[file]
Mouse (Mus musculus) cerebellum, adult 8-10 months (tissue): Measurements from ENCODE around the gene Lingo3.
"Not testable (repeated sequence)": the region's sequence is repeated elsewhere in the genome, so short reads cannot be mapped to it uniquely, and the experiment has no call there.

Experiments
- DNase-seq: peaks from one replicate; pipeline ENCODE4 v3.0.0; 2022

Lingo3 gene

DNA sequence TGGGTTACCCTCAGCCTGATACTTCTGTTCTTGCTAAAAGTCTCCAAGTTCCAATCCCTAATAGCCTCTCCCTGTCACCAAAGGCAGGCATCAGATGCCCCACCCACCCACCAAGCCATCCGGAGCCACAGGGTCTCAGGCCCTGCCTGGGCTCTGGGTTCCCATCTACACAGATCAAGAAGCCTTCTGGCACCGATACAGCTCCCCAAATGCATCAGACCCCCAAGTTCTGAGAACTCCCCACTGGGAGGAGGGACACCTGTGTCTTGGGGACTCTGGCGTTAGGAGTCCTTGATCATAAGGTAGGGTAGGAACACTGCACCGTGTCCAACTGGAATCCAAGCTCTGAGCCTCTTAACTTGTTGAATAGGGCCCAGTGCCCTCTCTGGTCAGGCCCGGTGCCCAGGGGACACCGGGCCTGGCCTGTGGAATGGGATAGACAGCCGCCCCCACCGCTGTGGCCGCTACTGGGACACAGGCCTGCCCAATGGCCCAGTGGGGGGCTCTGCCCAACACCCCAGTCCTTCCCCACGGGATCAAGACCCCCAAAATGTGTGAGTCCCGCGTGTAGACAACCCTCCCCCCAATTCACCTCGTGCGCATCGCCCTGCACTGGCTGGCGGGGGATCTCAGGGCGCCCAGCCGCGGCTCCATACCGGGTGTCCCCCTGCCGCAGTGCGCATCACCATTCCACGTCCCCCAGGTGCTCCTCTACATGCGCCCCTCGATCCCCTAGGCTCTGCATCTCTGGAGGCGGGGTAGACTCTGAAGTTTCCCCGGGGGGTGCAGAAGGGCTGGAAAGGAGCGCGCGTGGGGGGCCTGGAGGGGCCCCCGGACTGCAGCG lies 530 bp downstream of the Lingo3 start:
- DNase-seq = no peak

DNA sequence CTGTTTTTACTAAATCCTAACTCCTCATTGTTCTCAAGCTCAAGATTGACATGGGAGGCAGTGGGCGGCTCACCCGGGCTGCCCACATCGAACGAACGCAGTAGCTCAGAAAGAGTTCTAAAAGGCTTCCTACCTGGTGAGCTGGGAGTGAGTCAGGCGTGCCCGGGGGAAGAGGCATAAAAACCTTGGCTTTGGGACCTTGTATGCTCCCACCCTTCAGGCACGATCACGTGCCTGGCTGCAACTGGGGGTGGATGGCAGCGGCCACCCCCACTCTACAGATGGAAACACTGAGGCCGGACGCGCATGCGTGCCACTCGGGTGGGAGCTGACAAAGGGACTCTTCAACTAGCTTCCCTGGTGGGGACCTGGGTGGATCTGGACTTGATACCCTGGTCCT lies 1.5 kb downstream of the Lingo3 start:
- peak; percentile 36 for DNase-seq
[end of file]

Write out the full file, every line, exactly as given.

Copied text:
Mouse (Mus musculus) cerebellum, adult 8-10 months (tissue): Measurements from ENCODE around the gene Lingo3.
"Not testable (repeated sequence)": the region's sequence is repeated elsewhere in the genome, so short reads cannot be mapped to it uniquely, and the experiment has no call there.

Experiments
- DNase-seq: peaks from one replicate; pipeline ENCODE4 v3.0.0; 2022

Lingo3 gene

DNA sequence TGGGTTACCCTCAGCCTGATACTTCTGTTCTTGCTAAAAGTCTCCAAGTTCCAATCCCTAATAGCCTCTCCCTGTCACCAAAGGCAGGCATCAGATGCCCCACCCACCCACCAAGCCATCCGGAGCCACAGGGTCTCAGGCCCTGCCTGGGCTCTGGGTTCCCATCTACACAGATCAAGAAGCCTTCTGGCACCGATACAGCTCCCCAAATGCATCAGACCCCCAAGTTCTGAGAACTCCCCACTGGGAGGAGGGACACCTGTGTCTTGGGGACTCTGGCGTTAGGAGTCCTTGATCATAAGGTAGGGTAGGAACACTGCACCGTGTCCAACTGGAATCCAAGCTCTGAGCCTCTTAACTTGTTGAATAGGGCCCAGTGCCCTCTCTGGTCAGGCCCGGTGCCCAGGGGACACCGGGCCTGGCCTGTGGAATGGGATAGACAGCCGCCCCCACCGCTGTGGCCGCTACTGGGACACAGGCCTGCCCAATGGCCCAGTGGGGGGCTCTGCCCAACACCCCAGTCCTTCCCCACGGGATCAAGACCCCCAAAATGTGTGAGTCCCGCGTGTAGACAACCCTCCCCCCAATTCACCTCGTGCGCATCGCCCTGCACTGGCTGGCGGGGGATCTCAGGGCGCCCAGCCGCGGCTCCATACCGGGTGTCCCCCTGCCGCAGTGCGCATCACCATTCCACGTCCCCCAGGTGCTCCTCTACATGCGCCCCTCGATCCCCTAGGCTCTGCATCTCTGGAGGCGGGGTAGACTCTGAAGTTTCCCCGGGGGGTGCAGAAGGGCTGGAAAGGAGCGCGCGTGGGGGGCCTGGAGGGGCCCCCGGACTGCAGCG lies 530 bp downstream of the Lingo3 start:
- DNase-seq = no peak

DNA sequence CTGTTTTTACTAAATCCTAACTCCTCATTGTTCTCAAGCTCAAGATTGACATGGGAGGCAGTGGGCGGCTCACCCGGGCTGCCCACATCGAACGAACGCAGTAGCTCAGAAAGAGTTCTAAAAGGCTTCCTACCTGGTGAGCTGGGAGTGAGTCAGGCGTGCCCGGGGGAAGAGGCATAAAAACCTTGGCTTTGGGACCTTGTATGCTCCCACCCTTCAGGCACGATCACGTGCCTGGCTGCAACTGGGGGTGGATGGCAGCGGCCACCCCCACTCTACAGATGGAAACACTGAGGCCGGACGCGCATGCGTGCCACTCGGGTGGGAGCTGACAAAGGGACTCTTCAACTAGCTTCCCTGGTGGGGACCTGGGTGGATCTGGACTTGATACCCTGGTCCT lies 1.5 kb downstream of the Lingo3 start:
- peak; percentile 36 for DNase-seq